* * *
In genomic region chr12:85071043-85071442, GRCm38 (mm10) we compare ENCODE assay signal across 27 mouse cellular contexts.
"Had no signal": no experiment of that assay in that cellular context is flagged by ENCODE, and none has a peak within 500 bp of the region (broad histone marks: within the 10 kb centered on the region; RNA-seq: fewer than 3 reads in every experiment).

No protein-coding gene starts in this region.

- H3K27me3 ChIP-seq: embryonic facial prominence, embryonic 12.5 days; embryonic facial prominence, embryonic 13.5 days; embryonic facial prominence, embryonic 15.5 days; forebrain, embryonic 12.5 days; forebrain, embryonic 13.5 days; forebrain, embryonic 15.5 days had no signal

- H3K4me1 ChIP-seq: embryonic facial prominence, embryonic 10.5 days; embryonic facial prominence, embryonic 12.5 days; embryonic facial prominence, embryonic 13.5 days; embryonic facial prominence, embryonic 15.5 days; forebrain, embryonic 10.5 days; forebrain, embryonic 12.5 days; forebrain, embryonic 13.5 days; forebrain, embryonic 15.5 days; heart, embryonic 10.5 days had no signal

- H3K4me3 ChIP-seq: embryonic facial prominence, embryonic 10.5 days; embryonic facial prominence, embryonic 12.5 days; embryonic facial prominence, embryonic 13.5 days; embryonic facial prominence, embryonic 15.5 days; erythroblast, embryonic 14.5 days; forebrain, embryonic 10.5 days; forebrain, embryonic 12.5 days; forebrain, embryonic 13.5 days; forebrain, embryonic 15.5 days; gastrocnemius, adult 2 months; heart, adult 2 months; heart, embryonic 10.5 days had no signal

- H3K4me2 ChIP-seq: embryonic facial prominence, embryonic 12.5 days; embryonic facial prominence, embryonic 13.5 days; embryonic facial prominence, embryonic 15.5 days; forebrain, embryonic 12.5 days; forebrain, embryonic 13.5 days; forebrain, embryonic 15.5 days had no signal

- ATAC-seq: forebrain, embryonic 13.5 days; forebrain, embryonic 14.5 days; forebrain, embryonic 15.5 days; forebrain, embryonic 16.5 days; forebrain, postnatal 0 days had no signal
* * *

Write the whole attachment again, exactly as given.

In genomic region chr12:85071043-85071442, GRCm38 (mm10) we compare ENCODE assay signal across 27 mouse cellular contexts.
"Had no signal": no experiment of that assay in that cellular context is flagged by ENCODE, and none has a peak within 500 bp of the region (broad histone marks: within the 10 kb centered on the region; RNA-seq: fewer than 3 reads in every experiment).

No protein-coding gene starts in this region.

- H3K27me3 ChIP-seq: embryonic facial prominence, embryonic 12.5 days; embryonic facial prominence, embryonic 13.5 days; embryonic facial prominence, embryonic 15.5 days; forebrain, embryonic 12.5 days; forebrain, embryonic 13.5 days; forebrain, embryonic 15.5 days had no signal

- H3K4me1 ChIP-seq: embryonic facial prominence, embryonic 10.5 days; embryonic facial prominence, embryonic 12.5 days; embryonic facial prominence, embryonic 13.5 days; embryonic facial prominence, embryonic 15.5 days; forebrain, embryonic 10.5 days; forebrain, embryonic 12.5 days; forebrain, embryonic 13.5 days; forebrain, embryonic 15.5 days; heart, embryonic 10.5 days had no signal

- H3K4me3 ChIP-seq: embryonic facial prominence, embryonic 10.5 days; embryonic facial prominence, embryonic 12.5 days; embryonic facial prominence, embryonic 13.5 days; embryonic facial prominence, embryonic 15.5 days; erythroblast, embryonic 14.5 days; forebrain, embryonic 10.5 days; forebrain, embryonic 12.5 days; forebrain, embryonic 13.5 days; forebrain, embryonic 15.5 days; gastrocnemius, adult 2 months; heart, adult 2 months; heart, embryonic 10.5 days had no signal

- H3K4me2 ChIP-seq: embryonic facial prominence, embryonic 12.5 days; embryonic facial prominence, embryonic 13.5 days; embryonic facial prominence, embryonic 15.5 days; forebrain, embryonic 12.5 days; forebrain, embryonic 13.5 days; forebrain, embryonic 15.5 days had no signal

- ATAC-seq: forebrain, embryonic 13.5 days; forebrain, embryonic 14.5 days; forebrain, embryonic 15.5 days; forebrain, embryonic 16.5 days; forebrain, postnatal 0 days had no signal